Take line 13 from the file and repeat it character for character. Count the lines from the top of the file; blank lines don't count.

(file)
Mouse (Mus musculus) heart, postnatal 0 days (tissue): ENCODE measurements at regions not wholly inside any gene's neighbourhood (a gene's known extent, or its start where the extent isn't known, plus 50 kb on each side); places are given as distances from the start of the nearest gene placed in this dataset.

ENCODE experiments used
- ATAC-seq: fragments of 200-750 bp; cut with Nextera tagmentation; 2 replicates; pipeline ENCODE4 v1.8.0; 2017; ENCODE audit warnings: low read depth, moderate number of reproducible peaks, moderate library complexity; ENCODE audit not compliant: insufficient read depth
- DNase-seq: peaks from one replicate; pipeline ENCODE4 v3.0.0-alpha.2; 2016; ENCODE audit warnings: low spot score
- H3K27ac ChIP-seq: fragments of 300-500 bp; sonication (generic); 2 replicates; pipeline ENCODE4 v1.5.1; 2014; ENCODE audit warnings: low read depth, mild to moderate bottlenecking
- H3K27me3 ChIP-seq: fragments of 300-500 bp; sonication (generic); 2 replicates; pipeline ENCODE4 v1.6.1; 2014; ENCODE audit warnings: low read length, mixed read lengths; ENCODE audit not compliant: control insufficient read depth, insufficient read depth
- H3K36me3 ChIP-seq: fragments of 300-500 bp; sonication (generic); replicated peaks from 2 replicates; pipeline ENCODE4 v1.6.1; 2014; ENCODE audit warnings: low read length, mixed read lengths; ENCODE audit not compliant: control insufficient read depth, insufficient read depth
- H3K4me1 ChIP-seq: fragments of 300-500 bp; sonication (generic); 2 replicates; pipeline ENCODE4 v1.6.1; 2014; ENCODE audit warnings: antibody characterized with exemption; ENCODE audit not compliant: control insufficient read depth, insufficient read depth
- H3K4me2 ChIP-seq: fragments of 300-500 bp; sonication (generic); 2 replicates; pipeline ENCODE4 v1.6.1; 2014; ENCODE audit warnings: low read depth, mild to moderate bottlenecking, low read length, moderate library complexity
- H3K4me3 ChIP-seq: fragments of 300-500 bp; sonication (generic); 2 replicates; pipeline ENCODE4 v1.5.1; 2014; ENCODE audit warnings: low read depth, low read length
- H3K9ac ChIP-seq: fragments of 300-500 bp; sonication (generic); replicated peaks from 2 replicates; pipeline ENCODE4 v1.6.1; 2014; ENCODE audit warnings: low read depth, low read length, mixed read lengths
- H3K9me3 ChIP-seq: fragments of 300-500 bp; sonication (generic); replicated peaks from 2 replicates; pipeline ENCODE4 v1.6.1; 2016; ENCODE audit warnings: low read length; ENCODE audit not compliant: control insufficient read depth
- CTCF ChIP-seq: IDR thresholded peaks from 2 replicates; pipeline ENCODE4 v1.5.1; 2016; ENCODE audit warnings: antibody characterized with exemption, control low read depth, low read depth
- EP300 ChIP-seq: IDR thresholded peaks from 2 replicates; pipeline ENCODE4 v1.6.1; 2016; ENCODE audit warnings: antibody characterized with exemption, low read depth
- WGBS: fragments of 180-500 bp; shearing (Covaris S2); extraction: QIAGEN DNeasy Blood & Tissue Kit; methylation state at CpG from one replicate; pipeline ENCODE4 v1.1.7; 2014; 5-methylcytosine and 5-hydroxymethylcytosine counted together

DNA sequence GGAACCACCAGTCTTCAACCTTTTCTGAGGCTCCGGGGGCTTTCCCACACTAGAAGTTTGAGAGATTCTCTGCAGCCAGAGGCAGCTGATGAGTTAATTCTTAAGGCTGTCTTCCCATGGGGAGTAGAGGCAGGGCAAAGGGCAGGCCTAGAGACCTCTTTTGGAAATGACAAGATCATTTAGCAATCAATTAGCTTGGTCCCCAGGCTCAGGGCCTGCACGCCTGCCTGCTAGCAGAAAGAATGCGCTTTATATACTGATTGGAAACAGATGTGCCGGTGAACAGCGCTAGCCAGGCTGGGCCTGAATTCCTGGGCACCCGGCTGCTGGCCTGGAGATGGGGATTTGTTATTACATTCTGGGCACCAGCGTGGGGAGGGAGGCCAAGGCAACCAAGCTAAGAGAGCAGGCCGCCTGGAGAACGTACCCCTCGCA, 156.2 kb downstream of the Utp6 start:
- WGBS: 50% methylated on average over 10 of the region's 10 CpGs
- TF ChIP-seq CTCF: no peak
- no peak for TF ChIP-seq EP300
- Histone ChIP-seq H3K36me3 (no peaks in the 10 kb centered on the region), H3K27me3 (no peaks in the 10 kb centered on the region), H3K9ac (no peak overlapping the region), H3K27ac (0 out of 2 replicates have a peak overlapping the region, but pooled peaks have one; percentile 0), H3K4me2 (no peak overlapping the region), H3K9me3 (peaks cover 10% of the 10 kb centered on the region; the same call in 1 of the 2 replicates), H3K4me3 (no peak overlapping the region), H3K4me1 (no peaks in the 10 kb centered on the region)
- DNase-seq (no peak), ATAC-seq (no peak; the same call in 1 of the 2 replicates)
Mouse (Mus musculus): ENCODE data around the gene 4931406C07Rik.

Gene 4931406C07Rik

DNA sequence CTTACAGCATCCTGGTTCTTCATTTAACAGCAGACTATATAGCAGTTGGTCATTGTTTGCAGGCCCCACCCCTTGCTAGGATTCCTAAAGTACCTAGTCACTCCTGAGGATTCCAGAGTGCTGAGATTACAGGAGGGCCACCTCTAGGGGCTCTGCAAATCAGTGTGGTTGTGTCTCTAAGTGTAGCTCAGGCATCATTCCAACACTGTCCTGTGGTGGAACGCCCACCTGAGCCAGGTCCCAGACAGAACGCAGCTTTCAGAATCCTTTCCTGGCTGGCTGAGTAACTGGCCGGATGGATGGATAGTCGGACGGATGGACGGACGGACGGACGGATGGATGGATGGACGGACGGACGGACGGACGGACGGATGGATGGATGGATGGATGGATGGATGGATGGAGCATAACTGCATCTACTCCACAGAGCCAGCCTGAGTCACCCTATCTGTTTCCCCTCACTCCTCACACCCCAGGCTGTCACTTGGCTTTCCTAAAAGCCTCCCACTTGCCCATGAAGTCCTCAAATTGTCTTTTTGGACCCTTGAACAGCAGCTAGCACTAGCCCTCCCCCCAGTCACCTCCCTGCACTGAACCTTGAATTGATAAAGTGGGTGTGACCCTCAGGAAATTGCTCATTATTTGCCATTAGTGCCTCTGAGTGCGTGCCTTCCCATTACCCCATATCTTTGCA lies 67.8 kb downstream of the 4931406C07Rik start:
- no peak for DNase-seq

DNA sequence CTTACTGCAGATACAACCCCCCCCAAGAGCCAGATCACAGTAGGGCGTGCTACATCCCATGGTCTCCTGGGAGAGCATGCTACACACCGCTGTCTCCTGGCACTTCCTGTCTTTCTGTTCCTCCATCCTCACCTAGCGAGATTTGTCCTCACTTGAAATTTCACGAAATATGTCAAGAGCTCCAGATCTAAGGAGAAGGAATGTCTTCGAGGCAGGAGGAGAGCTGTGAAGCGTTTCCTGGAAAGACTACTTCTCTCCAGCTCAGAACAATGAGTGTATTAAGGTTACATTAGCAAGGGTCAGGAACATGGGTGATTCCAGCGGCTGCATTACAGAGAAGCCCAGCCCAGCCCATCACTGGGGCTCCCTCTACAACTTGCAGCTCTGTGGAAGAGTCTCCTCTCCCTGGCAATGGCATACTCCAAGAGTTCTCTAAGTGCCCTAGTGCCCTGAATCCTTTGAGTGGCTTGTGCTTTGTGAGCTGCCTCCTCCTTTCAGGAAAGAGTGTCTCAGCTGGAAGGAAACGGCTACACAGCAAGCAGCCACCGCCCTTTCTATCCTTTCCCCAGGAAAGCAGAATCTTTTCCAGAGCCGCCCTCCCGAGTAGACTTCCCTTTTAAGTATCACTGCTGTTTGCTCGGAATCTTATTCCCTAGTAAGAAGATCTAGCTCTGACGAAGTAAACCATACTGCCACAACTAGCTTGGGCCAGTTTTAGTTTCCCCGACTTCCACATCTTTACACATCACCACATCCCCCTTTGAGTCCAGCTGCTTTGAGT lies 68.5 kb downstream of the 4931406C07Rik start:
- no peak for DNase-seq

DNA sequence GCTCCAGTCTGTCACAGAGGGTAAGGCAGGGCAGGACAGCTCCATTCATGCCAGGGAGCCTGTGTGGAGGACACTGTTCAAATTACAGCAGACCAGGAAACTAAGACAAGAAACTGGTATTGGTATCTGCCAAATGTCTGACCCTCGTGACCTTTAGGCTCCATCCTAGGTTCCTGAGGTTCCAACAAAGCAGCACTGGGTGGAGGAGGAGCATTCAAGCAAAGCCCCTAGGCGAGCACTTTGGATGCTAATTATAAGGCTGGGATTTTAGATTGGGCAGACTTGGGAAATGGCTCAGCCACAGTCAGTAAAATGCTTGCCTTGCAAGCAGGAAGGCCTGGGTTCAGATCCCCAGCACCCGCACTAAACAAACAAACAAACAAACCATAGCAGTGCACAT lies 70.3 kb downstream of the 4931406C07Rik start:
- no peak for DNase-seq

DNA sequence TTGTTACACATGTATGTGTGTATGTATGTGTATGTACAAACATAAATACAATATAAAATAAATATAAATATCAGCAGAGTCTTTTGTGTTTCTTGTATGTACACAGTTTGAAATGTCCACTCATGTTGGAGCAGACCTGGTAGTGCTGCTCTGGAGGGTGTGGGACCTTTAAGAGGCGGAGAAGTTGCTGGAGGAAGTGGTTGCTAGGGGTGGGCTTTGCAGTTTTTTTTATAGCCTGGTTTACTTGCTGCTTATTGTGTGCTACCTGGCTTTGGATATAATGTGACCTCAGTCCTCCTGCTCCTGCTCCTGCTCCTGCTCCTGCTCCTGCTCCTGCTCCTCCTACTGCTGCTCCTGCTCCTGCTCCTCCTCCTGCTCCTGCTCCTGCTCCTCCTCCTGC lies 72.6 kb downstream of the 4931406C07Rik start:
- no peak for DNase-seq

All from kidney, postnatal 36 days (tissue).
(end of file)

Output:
- CTCF ChIP-seq: IDR thresholded peaks from 2 replicates; pipeline ENCODE4 v1.5.1; 2016; ENCODE audit warnings: antibody characterized with exemption, control low read depth, low read depth